■ton.
Q. To what extent did influenza
affect business in Martin County
in the fall of 1918?
A. £tores and tobacco ware
houses were closed and not more
than a dosen people appeared on
the streets on Sa'urdays.
LEAF ACREAGE
TO FIX PRICES
Farmers' Course Now Will
Determine the Price of
Tobacco Next Fall
t ~ -
The price of tobacco wilK partly be
determined within the next few days,
when farmers start transplanting their
crops. A fair price for a small yield
is not certain; but a price below the
cost of production is just about cer
tain for a large yield. If our farmers
transplant as much a» they did last
season, they will bring about a poor
price next fall. On the other hand,
they stand a much better chance of
getting a fair price if they decrease
their acreage. It is certain that with
tobacco selling below cost of produc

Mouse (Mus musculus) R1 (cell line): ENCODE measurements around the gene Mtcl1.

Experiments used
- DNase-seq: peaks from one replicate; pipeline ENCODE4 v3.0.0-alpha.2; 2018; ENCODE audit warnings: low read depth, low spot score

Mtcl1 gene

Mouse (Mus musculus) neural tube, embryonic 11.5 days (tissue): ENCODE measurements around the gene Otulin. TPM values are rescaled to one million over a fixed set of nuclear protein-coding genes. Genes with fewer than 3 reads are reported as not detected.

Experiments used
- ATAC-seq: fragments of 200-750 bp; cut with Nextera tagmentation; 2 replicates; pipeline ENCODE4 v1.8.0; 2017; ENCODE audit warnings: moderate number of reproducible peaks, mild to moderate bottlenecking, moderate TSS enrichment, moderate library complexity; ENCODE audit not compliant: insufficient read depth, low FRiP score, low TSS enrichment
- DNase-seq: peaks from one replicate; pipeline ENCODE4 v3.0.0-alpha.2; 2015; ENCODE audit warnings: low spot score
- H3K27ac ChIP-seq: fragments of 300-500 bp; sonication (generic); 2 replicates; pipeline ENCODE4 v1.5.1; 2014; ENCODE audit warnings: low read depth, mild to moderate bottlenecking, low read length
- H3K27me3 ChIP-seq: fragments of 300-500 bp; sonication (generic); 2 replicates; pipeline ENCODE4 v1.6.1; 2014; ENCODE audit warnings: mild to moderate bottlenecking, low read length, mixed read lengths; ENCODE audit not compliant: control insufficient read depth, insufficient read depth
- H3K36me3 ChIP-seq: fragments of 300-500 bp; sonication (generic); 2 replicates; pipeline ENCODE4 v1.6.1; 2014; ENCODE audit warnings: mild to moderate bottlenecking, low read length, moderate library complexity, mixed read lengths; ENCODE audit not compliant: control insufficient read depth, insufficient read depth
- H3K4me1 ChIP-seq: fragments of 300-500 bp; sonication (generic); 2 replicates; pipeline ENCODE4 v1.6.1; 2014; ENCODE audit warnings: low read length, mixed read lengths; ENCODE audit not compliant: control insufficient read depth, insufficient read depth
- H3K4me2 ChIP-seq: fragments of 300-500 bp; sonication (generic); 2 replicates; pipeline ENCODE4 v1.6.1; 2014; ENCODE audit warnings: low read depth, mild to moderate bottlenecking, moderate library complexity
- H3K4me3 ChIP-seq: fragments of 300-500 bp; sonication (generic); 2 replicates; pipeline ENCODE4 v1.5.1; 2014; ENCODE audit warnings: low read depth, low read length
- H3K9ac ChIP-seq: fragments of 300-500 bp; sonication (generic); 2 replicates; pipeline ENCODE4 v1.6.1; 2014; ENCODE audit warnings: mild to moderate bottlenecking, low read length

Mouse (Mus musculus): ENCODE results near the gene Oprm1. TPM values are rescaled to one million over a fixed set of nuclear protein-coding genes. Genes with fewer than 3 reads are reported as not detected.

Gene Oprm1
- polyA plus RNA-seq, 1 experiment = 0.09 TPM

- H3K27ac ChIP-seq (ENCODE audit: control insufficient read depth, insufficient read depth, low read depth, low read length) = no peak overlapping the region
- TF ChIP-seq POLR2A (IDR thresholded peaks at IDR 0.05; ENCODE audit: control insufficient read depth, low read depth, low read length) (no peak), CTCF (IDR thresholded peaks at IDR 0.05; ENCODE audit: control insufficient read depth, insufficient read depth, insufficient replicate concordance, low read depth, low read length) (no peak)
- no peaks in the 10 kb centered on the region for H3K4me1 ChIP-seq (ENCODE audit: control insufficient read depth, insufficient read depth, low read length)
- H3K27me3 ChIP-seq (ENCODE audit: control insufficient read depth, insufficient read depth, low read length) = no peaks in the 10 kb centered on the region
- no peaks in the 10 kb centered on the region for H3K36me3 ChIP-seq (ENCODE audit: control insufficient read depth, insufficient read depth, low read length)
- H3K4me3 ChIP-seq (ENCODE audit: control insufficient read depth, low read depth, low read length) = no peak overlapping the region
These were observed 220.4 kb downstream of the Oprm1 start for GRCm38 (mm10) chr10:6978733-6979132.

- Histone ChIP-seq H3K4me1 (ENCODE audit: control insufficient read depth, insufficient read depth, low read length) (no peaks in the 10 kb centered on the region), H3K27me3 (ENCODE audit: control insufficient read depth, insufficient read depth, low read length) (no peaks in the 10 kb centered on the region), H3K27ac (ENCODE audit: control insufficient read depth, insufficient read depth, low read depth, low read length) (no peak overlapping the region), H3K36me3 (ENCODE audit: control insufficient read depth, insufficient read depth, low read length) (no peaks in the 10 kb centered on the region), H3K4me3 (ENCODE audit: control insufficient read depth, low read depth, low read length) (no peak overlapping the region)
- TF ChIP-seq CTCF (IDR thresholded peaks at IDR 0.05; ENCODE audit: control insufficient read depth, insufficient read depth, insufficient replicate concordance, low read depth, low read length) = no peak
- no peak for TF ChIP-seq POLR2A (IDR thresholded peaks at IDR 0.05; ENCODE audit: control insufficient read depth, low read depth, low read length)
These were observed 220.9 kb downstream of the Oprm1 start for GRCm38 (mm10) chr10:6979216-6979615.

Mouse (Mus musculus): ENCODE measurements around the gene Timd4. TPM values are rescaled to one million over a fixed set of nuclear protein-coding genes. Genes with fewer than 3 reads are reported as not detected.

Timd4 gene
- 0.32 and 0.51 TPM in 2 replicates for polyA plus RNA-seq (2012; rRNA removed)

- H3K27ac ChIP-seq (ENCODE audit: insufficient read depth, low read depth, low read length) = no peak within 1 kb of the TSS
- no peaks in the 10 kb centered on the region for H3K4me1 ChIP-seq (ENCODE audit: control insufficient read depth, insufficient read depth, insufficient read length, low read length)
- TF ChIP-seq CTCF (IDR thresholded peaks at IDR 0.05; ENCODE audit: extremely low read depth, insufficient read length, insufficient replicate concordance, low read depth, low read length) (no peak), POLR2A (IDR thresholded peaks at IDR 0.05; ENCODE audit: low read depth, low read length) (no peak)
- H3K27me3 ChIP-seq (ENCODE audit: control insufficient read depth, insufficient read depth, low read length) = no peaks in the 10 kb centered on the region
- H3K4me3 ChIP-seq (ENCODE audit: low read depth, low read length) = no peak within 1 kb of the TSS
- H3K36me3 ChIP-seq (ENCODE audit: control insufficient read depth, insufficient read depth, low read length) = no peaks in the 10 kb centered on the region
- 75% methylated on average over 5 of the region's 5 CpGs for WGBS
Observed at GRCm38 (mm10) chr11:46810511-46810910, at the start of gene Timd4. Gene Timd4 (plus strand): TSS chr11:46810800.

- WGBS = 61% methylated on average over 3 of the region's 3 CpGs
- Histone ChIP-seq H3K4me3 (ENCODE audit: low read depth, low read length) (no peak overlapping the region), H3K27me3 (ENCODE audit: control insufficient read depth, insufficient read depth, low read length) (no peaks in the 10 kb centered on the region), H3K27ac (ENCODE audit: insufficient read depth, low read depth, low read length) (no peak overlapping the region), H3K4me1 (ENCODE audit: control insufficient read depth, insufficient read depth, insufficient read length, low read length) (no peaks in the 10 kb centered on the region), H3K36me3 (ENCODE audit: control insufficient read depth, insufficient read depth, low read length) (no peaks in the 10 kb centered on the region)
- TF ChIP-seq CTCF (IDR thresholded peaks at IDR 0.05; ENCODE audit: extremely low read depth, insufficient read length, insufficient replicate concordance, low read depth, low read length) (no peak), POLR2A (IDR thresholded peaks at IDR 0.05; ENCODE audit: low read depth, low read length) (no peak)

tion, the farmer who p'ants much
loses much, while the farmer who
plants less will lose'less.
Our farmers realize that an acre
age reduction is necessary, and it is
hoped they act accordingly when
transplanting is started.
COUNTY MAN
IN "TALKIES"
•
Robert Roebuck, Formerly
of Hamilton, Features in
Vitaphone Varieties
Robert Roebuck, the first Martin
County appear on the moving
picture screen, appeared in an eight
minute variety program under the di
rection of Vitaphone Pictures, Inc., at
i the Watts Theatre here last night. Mr.
Roebuck, formerly of Hamilton, with
his .horse, "Sporting Life," offered real
entertainment for t#ie jnjany people
who crowded the picture house here